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Hẻm Gems: A Secret Back-Alley Bún Ngan, Hidden in Plain Sight

Several months ago, the Saigoneer team went to 89 Nguyen Du for a Hẻm Gem on Ngo 89’s Hanoian snacks. Little did I know, we’d be going to the same location for an entirely different eatery later on.

Quan Thuy is a parallel universe of Ngo 89. Despite being open for breakfast and lunch, the space is quite dark, as it's located three meters from the entrance occupied by a bún bò stall, and the only sources of artificial light comes from a fluorescent tube attached to the top of a cart and an LED light bulb hanging on the wall. On the contrary, Ngo 89, which opens from the afternoon until late, is always radiant and busy, and even more so when their projector is turned on during football season.

Despite the presence of a big sign outside, a passerby can easily miss Quan Thuy, which comprises of a cart and four tables, as the crowded bún bò stall in front might block one's view of what's located inside. Since we first moved our office to the neighborhood, it had never occurred to me to walk inside, as I don't want to catch the bún bò lady's attention and then have to politely turn down her offer. Not until now, when Saigon's year-end cool breeze induces a craving for a light, hot noodle soup.

Quan Thuy’s main dish is bún ngan, a noodle soup made with muscovy duck meat and bamboo shoots. Unlike bún mọc and bún cá rô đồng, two northern dishes that existed in Saigon long before I was born, or bún chả and bún đậu mắm tôm, Hanoian favorites that are taking over Saigon, bún ngan remains a rarity in the city.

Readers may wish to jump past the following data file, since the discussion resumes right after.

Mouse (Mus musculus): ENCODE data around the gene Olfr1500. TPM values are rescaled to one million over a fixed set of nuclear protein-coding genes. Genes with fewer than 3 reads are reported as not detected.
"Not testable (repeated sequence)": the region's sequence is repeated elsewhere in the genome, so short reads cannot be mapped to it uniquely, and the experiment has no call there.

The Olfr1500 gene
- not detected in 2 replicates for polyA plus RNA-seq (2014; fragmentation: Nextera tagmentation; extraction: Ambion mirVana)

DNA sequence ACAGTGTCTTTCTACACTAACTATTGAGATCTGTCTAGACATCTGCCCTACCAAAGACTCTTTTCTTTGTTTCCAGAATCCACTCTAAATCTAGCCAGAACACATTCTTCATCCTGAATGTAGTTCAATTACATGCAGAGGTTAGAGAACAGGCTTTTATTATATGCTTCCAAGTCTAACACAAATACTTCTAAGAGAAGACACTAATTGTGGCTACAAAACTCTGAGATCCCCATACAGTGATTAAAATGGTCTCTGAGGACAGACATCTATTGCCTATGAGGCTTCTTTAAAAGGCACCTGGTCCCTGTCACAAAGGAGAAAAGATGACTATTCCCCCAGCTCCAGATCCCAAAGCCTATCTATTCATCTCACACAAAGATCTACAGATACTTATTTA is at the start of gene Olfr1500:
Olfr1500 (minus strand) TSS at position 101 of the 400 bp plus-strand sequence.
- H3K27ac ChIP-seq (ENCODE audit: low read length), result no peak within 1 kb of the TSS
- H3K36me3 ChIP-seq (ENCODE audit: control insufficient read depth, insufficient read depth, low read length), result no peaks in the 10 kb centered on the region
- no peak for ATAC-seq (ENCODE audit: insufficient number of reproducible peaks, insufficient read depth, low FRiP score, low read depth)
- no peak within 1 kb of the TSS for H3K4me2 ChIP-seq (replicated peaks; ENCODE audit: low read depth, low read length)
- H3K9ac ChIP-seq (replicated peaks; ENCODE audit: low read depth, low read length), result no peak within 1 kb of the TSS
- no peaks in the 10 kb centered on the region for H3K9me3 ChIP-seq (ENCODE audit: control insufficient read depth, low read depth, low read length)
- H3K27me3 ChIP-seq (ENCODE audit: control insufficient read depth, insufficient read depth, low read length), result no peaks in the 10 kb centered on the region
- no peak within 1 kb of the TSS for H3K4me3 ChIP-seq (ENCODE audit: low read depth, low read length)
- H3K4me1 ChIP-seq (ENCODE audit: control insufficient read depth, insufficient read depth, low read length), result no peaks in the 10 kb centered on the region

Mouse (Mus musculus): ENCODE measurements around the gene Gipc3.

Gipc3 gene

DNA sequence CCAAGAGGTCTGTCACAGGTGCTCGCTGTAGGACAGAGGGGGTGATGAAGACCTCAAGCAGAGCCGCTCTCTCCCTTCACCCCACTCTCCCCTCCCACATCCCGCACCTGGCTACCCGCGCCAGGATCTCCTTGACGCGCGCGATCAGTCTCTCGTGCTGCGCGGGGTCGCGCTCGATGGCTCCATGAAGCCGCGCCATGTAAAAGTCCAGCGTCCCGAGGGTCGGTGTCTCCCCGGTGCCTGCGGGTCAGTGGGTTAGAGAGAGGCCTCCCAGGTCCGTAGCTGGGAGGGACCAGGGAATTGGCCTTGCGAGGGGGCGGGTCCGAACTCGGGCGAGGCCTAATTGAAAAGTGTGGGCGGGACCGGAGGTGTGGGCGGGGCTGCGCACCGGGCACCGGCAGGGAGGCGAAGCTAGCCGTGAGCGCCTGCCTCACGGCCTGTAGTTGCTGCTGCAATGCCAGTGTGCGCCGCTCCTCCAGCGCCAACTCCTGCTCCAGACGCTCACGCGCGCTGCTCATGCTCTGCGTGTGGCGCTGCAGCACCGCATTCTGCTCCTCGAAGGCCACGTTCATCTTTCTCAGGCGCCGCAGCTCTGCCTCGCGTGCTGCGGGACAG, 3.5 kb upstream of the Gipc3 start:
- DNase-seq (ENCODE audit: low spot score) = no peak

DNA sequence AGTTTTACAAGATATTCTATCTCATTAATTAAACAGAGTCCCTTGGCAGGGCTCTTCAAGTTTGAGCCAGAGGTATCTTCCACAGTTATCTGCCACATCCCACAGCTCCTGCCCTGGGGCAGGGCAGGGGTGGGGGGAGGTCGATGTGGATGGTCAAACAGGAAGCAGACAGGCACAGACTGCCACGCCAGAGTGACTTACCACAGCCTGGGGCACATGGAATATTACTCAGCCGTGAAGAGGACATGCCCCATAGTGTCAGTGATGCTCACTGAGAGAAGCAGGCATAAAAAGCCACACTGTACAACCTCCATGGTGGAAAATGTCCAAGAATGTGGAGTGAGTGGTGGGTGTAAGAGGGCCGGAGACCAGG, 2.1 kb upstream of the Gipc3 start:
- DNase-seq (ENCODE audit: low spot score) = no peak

The capital enjoys a ubiquity of dishes with ngan (muscovy duck) as the main ingredient, such as ngan cháy tỏi (pan-fried ngan with garlic), boiled ngan dipped in sauce, miến ngan trộn (dry glass noodles with ngan); and bún ngan is one of the most famous. The muscovy duck is reared in large numbers in many northern provinces, with the two most common types being ngan Ré, which has white feathers, and ngan Sen, which has white feathers with black spots. Despite being native to Mexico, Central, and South America, an alternative name for the muscovy in Vietnamese is vịt xiêm (Siamese duck). Ngan are typically bigger and meatier than ducks and chicken, and their meat is lean, firm and packed with flavor.

Bún ngan is the combination of a delicious duck broth simmered with sauteed fresh and dried bamboo shoots and bún, topped with bamboo shoots, ngan meat, spring onions and cilantro. Not having eaten the dish before in my life, Quan Thuy’s bún ngan was a great introduction to the dish. I walked out of the eatery with a note to self to try bún ngan the next time I'm in Hanoi.

One of the most interesting features of the dish is the broth, which carries a pleasant sour aftertaste from the bamboo shoot. The sweet ginger fish sauce and chili sauce for dipping was a nice surprise, as it’s not sweet like the Cholimex hot sauce that Saigoneers are all too familiar with. Thuy, the eatery owner, also offers a glass noodle variation of the dish, although I feel like bún's natural acidity goes better with bamboo shoots and the broth. If you’re a bamboo shoot fanatic like me, opt for bún măng, which has more of them, maximizing total happiness.

To sum up:

Taste: 5/5

Price: 5/5 — VND35,000 per portion.

Atmosphere: 4/5

Friendliness: 5/5

Location: 5/5

Thi believes that happiness starts with sautéing garlic in hot oil.

Bún, miến ngan

89 Nguyen Du, Ben Nghe Ward, D1


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